This summer’s U.S. daily high temperatures are continuing our torrid global pace. America’s media have been teeming over recent weeks with stats on heat horrors.

In Phoenix, “a sprawling urban heat island,” daily highs have averaged well over 100 all summer long. The National Weather Service in interior Northern California last month warned that record high temperatures had placed the “the entire population” at risk.

Oregon’s governor, around the same time, pointed to the “imminent threat” of wildfires the heat had created and declared a state of emergency. California, meanwhile, declared a statewide grid emergency “to cope with surging demand for power amid a blistering heat wave.” Sacramento then promptly registered 116, “its highest-ever recorded temperature.”

Widespread news coverage of records like these might well be focusing people’s attention on climate change more than any environmentalist rally ever could. But what’s alarmingly missing in most all this coverage? Any consideration of the inequality connection.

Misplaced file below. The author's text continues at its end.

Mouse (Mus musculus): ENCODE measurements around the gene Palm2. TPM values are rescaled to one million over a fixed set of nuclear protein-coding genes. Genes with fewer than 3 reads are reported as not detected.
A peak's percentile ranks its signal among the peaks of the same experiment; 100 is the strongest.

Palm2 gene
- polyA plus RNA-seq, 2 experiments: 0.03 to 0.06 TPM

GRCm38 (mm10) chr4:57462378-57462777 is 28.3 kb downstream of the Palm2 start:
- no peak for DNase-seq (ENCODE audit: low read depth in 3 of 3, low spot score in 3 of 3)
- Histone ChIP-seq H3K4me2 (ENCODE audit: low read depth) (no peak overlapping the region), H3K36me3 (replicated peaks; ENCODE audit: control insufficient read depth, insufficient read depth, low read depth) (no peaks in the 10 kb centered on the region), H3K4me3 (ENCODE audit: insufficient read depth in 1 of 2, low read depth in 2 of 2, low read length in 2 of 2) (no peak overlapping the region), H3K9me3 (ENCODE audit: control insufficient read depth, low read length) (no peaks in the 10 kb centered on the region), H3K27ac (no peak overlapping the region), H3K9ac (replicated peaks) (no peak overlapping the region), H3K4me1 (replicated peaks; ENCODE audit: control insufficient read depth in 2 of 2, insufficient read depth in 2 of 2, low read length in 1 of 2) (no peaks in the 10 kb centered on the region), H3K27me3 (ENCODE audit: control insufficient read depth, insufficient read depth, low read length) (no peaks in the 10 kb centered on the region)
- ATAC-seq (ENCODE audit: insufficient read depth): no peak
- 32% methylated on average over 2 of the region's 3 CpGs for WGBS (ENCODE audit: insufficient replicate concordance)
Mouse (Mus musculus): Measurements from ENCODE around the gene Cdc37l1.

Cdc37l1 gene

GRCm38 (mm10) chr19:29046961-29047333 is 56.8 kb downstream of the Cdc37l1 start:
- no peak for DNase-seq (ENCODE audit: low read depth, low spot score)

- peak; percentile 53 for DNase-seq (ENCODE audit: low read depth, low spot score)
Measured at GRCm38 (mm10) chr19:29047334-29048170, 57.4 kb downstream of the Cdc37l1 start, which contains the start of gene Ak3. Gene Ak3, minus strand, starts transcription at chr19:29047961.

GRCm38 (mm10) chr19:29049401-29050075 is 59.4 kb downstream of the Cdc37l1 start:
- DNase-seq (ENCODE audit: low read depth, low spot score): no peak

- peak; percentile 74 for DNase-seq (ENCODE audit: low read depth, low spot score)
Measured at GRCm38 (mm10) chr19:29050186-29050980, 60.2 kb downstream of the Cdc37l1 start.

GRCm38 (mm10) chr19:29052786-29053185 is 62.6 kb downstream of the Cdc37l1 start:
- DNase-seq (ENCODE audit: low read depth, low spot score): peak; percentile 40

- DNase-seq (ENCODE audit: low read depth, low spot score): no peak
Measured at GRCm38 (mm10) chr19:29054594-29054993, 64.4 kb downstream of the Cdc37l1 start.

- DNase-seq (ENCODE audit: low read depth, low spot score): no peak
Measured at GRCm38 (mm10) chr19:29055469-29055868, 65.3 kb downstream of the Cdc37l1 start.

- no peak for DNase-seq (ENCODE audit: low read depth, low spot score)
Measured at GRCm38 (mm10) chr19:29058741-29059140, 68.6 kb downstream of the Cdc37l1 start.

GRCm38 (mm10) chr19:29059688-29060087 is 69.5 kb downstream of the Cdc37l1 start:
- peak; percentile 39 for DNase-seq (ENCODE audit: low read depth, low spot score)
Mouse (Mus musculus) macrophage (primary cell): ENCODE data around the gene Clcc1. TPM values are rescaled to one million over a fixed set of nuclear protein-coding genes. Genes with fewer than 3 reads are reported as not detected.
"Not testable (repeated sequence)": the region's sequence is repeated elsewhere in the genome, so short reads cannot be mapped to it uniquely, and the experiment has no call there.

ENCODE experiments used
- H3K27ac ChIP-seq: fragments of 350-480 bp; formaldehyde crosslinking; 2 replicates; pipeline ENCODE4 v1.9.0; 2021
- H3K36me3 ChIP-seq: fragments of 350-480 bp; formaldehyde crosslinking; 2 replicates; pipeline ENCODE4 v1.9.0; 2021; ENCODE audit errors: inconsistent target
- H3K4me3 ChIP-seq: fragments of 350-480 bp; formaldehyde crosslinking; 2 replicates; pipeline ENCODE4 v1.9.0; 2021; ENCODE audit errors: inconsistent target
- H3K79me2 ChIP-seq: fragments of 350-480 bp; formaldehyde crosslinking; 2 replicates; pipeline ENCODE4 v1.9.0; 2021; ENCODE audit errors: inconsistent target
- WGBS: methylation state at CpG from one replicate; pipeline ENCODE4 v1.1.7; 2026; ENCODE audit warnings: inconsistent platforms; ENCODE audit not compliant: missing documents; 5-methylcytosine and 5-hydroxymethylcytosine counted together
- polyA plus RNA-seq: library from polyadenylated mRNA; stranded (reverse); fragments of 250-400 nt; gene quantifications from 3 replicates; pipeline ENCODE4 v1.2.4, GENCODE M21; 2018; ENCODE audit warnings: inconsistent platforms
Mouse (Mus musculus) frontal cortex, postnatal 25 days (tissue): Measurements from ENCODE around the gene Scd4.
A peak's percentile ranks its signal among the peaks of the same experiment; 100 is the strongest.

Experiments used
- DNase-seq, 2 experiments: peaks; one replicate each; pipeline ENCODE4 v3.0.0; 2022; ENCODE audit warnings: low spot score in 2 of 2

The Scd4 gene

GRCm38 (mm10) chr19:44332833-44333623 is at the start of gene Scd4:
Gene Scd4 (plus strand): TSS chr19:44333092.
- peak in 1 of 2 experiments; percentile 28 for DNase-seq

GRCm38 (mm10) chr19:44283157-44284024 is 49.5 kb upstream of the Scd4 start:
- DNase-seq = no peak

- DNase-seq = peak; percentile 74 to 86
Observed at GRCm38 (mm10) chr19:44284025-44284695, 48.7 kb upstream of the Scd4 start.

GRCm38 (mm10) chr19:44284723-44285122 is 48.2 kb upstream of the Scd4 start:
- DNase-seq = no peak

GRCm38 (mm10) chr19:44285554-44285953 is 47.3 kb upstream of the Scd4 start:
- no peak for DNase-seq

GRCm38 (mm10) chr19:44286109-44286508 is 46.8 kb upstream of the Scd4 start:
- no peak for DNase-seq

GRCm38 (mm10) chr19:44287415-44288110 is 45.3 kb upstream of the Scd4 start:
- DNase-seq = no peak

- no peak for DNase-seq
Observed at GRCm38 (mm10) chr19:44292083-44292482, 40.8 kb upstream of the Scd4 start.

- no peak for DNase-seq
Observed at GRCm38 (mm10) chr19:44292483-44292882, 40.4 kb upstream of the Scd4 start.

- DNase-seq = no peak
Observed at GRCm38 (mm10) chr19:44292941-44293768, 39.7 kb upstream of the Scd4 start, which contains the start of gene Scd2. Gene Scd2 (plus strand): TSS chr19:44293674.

The inequality of modern American life turns out to be not just determining who’s suffering the most from all the heat. Inequality is actually driving the mercury higher, as new research out of New York is rather dramatically detailing.

A “street-level assessment of heat in New York City” — the first ever — has found that temperatures in the city’s low-income South Bronx run 8 degrees higher than temperatures a few miles away in the high-income neighborhoods of Manhattan’s Upper West and East Sides.

How does economic inequality help generate such wide temperature differentials? At a most basic level, the rich and powerful can and do use their wealth and power to shunt the most undesirable aspects of modern life onto poor neighborhoods. The undesirable consequences include higher temperatures for the neighborhoods where low-income families live.